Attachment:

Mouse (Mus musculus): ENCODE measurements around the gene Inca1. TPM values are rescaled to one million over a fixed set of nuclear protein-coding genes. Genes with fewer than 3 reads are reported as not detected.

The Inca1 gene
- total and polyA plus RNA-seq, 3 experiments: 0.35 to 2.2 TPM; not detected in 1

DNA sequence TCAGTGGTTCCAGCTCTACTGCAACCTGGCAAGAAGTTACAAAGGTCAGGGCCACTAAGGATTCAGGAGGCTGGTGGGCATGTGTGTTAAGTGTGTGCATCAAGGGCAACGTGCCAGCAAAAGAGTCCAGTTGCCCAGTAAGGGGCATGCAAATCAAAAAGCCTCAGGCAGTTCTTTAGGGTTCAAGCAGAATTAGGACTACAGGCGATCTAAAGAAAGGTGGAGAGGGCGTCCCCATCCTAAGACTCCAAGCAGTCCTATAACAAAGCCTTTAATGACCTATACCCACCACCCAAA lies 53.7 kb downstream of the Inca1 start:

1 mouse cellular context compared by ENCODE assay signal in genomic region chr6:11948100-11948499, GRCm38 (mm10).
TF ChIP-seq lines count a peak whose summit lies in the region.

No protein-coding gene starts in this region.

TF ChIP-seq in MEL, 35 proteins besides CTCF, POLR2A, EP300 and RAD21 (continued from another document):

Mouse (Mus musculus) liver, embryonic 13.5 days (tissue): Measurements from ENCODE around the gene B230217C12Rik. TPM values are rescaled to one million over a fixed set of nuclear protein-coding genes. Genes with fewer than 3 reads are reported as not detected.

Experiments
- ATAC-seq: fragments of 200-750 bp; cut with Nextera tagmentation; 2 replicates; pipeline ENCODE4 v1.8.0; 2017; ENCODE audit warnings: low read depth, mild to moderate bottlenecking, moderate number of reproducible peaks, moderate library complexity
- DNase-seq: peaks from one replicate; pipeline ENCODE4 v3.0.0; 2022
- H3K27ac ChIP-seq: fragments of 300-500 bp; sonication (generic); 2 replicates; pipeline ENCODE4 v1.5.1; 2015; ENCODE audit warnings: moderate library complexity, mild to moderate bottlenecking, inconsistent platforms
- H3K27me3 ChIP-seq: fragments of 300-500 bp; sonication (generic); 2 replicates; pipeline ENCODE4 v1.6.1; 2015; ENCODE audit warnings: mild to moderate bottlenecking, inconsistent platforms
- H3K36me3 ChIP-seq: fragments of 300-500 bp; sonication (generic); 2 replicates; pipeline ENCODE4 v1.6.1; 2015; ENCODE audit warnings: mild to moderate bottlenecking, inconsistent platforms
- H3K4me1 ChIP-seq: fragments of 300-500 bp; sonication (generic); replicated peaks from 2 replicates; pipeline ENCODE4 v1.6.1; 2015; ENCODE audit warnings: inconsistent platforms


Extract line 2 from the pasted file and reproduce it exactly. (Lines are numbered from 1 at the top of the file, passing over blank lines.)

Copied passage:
The Inca1 gene